This was standard in the primary school my children attended. Even more so at secondary. It is the start of really taking responsibility.

Usually for any SEN there are separate meetings due to privacy as EHCPs cover more than just the educational side of things, sometimes toileting and such.

I would go and present a united front with the teachers. After all most reports will only tell you grades and effort. Nice to hear specifics about where to improve and where they have done well.

Landlubber2019 Thu 23-Jan-20 20:55:07

I understand your reservations, our primary started encouraging us to bring the kids to parents evening a few years ago and I was highly sceptical. However, we now find the teachers address the kids first off, asks for their thoughts, discusses good work but will also be critical of necessary. they then talk through the school report, nothing is hidden. I have to say it, I much prefer the new system and gives me the opportunity to observe my child interacting with the teacher. The only time we had a bad school report, was years ago when the kids were not present and frankly we really needed the child's perspective, as the school was underplaying discipline issues within class x

BackforGood Thu 23-Jan-20 21:08:58

Do two things.
Yes, take him with you to Parents evening, but also make an appointment (outside of parents evening) with the SENCo and discuss the recent diagnosis, what it means for him, what adjustments the school are going to make, ask if there are things you can do to help him at home. Let her / him know about him losing his Dad - it all impacts. The more the school know, the more they will be able to keep an eye out and support him, subtly.

pointythings Thu 23-Jan-20 22:09:18

Our primary expected the kids to be present starting from Yr 5. In secondary it's pretty standard and a good thing.

Your DS sounds like he's really struggling. Everything you describe sounds to me like a young boy with a learning difficulty who is finding secondary school tough and overwhelming. Being disappointed isn't going to be helpful - he needs support, now, so that he can achieve his potential. What form that support takes is going to have to be decided between you and the school.

Raspberry123 Thu 23-Jan-20 23:20:23

Our primary school encourages you to take your child. Personally I am uncomfortable with this as you cannot have a direct conversation with the teacher. As discussed above I suggest taking the child for the parents evening and booking a separate session with the teacher. (although this doubles the workload for the teacher...)

RoseMartha Thu 23-Jan-20 23:40:33

Even at Primary I have had to take dc with me. No childcare options so they come too. One of my dc is SN so still has to come with me.

Michaelahpurple Fri 24-Jan-20 08:42:21

I was delighted at my first parent's evening at my year 9 child's new school to find it was without children. The time slots are necessarily so short that a have no interest in wasting most of it listening to teacher ask my child "so how do you think you are doing" and then for him to say "not too bad, perhaps could do better" or whatever.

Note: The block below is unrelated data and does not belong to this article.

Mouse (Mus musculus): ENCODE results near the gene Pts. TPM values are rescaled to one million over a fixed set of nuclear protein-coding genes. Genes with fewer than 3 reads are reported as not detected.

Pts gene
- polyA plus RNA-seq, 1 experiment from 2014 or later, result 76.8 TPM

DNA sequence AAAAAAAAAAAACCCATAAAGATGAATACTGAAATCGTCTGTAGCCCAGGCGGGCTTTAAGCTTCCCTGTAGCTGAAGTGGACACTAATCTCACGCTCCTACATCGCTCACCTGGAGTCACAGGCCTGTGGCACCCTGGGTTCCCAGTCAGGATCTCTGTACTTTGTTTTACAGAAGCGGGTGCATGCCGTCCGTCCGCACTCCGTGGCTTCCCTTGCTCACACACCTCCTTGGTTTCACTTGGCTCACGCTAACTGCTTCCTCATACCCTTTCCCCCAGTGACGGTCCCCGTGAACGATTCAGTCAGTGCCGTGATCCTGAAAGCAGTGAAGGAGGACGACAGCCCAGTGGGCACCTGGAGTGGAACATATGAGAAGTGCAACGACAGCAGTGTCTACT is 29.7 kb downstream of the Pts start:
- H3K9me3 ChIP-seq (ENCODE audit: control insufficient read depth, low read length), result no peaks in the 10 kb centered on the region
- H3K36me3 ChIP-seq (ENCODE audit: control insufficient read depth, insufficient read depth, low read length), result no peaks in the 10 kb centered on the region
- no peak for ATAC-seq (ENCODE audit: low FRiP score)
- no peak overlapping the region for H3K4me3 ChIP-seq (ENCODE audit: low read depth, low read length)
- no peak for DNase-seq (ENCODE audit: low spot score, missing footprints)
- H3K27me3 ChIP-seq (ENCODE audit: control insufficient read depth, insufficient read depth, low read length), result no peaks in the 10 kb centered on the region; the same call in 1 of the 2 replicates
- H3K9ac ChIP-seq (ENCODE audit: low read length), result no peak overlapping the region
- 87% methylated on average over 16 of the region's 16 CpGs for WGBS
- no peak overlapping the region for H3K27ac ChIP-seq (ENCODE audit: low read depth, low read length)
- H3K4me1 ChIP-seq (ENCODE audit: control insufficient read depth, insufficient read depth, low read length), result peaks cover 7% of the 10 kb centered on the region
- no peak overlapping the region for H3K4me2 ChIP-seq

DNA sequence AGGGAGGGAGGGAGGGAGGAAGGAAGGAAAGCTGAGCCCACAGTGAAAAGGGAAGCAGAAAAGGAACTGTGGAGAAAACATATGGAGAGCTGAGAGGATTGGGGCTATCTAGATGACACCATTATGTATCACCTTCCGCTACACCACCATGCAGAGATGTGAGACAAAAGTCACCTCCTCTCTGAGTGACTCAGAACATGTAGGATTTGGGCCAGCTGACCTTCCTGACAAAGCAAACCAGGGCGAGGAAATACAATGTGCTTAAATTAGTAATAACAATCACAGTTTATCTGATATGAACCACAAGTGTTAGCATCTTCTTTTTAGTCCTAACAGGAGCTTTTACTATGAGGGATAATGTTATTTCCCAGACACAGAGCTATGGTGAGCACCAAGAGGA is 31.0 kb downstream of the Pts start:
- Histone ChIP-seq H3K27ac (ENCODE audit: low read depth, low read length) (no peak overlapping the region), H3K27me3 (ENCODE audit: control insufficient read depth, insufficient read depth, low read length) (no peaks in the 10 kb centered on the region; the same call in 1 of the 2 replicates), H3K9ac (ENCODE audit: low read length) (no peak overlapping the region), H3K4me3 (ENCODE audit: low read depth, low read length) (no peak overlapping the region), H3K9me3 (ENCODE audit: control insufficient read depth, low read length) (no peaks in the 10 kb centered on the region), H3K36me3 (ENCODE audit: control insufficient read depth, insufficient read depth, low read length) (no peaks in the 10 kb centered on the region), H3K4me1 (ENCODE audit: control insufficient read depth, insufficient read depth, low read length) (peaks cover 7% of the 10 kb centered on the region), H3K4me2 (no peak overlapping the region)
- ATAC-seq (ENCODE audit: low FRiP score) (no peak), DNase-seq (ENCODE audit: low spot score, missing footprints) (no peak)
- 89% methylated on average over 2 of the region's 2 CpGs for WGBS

I have unlimited opportunities to hear meaningless mumbling from my child and the teacher can talk to him whenever. I want to hear what the teacher has to report about him and to be able to discuss my concerns openly and without tactful euphemism

My older boy's school has him there and I suspect half the time the "how do you think it is going" is a cover for not having much individual comment on the child. Plus he and, looking around, most of his cohort seem to find it excruciating which doesn't make it any more productive.

A low point was me explaining once again why the process was needed and then his maths teacher saying to me "well, what do you want to know". I restrained myself from tartly pointing out "whether he is good at maths, is working hard and speaking up in class and no track for a good grade at gcse - or if you prefer just tell me if you think he should take up country dancing" but tbh was pretty stuck as to what on Earth she thought I wanted to know other than that I can't imagine.

Raspberry123 Fri 24-Jan-20 09:30:27

I totally agree with Michaelahpurple. Time with the teacher is short and precious and if more than half of it is spent by mumbling child its a total waste of time.

TeenPlusTwenties Fri 24-Jan-20 09:54:49

In conjunction with DD beforehand I make a list of no more than 3 questions/comments per subject.
- finds you go too fast sometimes
- gets distracted by behaviour
- is really enjoying
- how best support at home
- what revision guide
- what tier are you aiming for
- how is SPaG holding up
- how are they getting on
I find this approach helps me make best use of the 5 min slots.

lanthanum Fri 24-Jan-20 10:43:07

"My older boy's school has him there and I suspect half the time the "how do you think it is going" is a cover for not having much individual comment on the child."

I'll confess to having used this (or "What do you think I'm going to say?", or in their absence, "What have they said about this subject?") as a teacher, but it's very definitely not because I didn't have anything to say about the child. I used it for two reasons. One is that very occasionally there's something I don't know, and there's nothing worse than saying how well they're doing and then discovering they're in tears over every homework. (I've been on the receiving end of "she enjoys geography" when it was her least favourite subject.)
The other reason is that if the child says "I talk too much", then I can briefly agree and then get on to the subject specifics. That usually means the child hears a lot more positives than if I have to bring up the talking.

reluctantbrit Fri 24-Jan-20 11:06:50

Our school expect the children to attend and receive praise and constructive criticism. It is only 5 minutes anyway.

DD is current,y under observation and will be assessed for dyslexia and we are asked to seek medical referral for a ASD assessment, so the teacher do know there are issues and we deal with these outside parent evening anyway. We have meetings with the Senco and the teacher do give us more detailed feedback by email. That may be a way forward for you as well,

But the parent evening will be good for your DS to hear from the teacher with you being there to put more effort in, regardless of what he is able, effort is a different thing.

amaryl Fri 24-Jan-20 18:07:38

This is going to be fun.
He came out saying today had been terrible.
I can’t really make head nor tail of it, but seems there’s a detention next week.
Then 3 different incidents, in which he’d none nothing wrong (hmmbut got sent out, got told off, etc. Then I get 2 emails with behaviour points about different incidents. Seemingly innocuous things.

I don’t know what’s going on.
I think the teachers are taking his sullen miserable attitude as insolence

He of course can’t see what he’s done wrong

I’m having a glass of wine!

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amaryl Fri 24-Jan-20 18:53:27

He’s never had any behaviour problems before